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Despite consistent evidence that adolescent girls are at greater risk of developing depression than adolescent boys, risk factor models that account for this difference have been elusive. The objective of this research was to examine risk factors proposed by the gender additive model of depression that attempts to partially explain the increased prevalence of depression in adolescent girls. The theory suggests that body image and eating related variables predict depression for girls, but not for boys, above and beyond the variance accounted for by other well-known risk factors, some of which were examined in the current study. The sample was 247 adolescent girls and 181 adolescent boys studied over a 24-month duration. Results suggest that body dissatisfaction is a potent predictor of depression for girls, but not for boys, above and beyond the predictive effects of other established risk factors. Results provide insight into the etiology of adolescent depression and the disparate rate of depression among adolescent girls and provide direction for identifying high-risk individuals and developing effective prevention programs.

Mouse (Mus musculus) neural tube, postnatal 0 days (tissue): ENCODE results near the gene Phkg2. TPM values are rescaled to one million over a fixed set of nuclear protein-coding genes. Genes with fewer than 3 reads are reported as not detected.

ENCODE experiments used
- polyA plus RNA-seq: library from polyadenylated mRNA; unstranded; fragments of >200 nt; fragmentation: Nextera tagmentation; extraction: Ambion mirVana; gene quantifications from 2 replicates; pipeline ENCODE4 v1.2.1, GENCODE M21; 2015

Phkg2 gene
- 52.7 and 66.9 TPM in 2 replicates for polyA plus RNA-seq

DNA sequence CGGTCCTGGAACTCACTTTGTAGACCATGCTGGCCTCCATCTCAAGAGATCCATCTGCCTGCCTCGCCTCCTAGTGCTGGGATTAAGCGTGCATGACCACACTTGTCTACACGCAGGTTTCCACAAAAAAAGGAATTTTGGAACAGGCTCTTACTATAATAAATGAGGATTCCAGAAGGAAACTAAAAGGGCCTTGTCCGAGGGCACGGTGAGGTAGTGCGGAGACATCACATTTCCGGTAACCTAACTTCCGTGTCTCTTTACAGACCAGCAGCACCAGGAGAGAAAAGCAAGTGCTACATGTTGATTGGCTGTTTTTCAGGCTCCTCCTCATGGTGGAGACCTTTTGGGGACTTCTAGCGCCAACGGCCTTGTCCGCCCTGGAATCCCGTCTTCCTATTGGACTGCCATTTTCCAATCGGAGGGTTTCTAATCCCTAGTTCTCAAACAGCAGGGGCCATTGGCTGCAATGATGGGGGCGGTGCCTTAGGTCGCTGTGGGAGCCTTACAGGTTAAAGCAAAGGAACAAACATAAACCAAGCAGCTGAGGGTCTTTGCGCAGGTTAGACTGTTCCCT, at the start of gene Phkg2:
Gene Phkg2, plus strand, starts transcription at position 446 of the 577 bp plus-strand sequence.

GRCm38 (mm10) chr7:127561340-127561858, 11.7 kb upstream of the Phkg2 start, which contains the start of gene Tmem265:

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- Testing a Gender Additive Model: The Role of Body Image in Adolescent Depression
Sarah Kate Bearman
- Springer US